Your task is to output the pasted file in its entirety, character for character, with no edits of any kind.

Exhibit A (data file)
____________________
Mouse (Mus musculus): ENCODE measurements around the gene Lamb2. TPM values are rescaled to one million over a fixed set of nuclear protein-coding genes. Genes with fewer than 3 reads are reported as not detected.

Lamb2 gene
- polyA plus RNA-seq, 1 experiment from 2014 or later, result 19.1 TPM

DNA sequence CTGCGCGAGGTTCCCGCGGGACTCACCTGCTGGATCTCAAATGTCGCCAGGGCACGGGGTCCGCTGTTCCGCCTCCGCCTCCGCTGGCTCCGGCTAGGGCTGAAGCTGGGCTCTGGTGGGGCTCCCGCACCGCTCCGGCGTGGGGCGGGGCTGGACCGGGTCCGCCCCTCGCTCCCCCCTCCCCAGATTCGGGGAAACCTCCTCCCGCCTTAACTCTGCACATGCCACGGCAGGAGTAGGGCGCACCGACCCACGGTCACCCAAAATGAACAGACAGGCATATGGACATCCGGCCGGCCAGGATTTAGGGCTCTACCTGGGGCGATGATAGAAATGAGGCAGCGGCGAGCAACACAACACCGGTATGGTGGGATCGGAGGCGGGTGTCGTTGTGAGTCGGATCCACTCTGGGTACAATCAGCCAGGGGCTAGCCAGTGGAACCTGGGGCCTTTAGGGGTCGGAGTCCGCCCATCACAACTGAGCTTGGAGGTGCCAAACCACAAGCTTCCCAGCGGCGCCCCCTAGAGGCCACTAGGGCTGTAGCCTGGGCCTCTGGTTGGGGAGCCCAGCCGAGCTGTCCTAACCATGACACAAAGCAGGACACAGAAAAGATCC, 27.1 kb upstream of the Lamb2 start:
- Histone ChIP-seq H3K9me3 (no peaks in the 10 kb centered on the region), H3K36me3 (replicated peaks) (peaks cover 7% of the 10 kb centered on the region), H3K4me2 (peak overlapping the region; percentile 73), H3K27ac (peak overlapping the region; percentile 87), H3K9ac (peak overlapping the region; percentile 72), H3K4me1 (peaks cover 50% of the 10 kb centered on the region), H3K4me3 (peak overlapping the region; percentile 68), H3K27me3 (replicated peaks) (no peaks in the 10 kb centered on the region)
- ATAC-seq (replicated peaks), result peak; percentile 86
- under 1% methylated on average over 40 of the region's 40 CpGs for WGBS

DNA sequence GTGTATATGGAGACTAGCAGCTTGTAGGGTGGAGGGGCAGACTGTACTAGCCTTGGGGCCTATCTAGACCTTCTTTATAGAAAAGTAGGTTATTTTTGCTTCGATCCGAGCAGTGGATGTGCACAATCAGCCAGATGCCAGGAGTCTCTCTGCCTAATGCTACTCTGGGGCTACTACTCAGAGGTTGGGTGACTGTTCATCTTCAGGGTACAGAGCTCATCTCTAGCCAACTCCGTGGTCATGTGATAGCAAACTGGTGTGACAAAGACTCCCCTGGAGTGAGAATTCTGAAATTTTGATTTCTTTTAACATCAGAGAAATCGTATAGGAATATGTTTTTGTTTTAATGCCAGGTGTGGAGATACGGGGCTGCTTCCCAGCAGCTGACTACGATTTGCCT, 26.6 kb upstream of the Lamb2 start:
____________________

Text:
Mouse (Mus musculus): ENCODE measurements around the gene Lamb2. TPM values are rescaled to one million over a fixed set of nuclear protein-coding genes. Genes with fewer than 3 reads are reported as not detected.

Lamb2 gene
- polyA plus RNA-seq, 1 experiment from 2014 or later, result 19.1 TPM

DNA sequence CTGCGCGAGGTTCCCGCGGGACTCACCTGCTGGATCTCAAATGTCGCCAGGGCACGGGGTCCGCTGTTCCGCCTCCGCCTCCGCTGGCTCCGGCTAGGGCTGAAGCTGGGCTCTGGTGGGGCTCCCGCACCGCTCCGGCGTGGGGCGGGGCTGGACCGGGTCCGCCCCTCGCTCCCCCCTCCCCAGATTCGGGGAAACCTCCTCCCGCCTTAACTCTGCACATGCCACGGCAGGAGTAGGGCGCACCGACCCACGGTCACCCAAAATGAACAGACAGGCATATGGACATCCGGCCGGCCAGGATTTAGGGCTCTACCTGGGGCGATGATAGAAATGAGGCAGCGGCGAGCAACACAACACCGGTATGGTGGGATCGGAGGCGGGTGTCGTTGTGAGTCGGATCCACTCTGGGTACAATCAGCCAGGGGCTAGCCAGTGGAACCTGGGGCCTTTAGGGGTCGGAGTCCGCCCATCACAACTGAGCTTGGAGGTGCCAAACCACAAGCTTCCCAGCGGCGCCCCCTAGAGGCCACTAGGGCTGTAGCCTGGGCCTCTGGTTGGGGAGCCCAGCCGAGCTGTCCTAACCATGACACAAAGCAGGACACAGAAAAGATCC, 27.1 kb upstream of the Lamb2 start:
- Histone ChIP-seq H3K9me3 (no peaks in the 10 kb centered on the region), H3K36me3 (replicated peaks) (peaks cover 7% of the 10 kb centered on the region), H3K4me2 (peak overlapping the region; percentile 73), H3K27ac (peak overlapping the region; percentile 87), H3K9ac (peak overlapping the region; percentile 72), H3K4me1 (peaks cover 50% of the 10 kb centered on the region), H3K4me3 (peak overlapping the region; percentile 68), H3K27me3 (replicated peaks) (no peaks in the 10 kb centered on the region)
- ATAC-seq (replicated peaks), result peak; percentile 86
- under 1% methylated on average over 40 of the region's 40 CpGs for WGBS

DNA sequence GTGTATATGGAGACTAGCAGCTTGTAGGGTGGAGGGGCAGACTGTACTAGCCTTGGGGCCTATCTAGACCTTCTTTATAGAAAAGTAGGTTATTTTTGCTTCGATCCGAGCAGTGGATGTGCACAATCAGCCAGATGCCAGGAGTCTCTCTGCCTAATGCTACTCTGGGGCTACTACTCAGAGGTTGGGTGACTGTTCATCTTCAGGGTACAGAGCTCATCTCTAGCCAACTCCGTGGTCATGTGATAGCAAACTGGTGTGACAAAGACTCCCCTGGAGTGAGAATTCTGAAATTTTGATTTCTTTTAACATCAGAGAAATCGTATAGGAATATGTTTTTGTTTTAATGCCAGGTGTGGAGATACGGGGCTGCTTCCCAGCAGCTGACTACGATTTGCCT, 26.6 kb upstream of the Lamb2 start: